What would you do if the government gave you $1,000 per month with no strings attached? That’s what democratic presidential candidate Andrew Yang wants to do, but it’s not the first time the U.S. has explored the idea of universal basic income.

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Democratic presidential candidate Andrew Yang wants to give cash to every American each month.

Susie Garza has never heard of Yang. But since February, she’s been getting $500 a month from a nonprofit in Stockton, California, as part of an experiment that offers something unusual in presidential politics: a trial run of a campaign promise, highlighting the benefits and challenges in real time.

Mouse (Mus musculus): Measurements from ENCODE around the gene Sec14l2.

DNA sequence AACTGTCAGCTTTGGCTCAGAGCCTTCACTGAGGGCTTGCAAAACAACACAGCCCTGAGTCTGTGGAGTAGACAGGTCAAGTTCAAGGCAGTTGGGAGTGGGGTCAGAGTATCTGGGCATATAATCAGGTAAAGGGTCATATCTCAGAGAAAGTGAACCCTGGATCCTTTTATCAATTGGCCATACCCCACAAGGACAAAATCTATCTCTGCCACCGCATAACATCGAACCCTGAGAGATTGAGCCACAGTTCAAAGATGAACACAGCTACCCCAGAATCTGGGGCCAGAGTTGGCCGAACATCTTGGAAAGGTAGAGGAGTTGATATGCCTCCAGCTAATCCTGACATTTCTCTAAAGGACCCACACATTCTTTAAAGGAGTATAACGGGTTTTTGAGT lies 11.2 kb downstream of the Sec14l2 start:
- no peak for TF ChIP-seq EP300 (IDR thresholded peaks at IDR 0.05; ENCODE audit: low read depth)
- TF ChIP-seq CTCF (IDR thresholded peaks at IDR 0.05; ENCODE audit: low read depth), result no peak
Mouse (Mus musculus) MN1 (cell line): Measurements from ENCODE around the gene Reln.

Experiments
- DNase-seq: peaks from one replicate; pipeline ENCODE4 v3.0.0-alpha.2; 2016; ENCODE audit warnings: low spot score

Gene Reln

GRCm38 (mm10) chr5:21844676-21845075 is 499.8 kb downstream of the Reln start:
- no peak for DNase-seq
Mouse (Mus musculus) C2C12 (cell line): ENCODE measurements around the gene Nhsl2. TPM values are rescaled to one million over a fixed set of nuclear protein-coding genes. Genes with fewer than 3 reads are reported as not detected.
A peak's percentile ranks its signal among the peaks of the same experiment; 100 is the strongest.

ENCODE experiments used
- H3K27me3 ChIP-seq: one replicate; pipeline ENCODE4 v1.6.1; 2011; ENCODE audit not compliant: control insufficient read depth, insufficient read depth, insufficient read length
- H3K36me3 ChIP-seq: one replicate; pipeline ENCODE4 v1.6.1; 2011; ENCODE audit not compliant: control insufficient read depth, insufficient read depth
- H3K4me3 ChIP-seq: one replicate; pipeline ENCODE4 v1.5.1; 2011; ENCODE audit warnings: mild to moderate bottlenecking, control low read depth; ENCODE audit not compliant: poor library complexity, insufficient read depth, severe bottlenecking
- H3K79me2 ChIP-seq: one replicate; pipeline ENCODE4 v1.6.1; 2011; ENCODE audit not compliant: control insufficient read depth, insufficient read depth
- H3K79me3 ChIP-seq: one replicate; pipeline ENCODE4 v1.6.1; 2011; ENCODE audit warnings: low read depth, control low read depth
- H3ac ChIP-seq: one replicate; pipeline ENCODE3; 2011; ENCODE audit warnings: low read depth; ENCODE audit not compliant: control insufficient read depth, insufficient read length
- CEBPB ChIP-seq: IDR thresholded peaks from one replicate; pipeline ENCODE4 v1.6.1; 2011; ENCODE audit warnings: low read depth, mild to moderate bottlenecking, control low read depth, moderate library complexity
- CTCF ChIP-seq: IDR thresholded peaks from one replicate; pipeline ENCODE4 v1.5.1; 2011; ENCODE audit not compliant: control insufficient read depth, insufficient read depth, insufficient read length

Garza can spend the money however she wants. She uses $150 of it to pay for her cellphone and another $100 or so to pay off her dog’s veterinarian bills. She spends the rest on her two grandsons now that she can afford to buy them birthday presents online and let them get the big bag of chips at the 7-Eleven.

“I’ve never been able to do that. I thought it was just the coolest thing,” said Garza, who is unemployed and previously was addicted to drugs, though she said she has been sober for 18 years following a stint in prison. “I like it because I feel more independent, like I’m in charge. I really have something that’s my own.”

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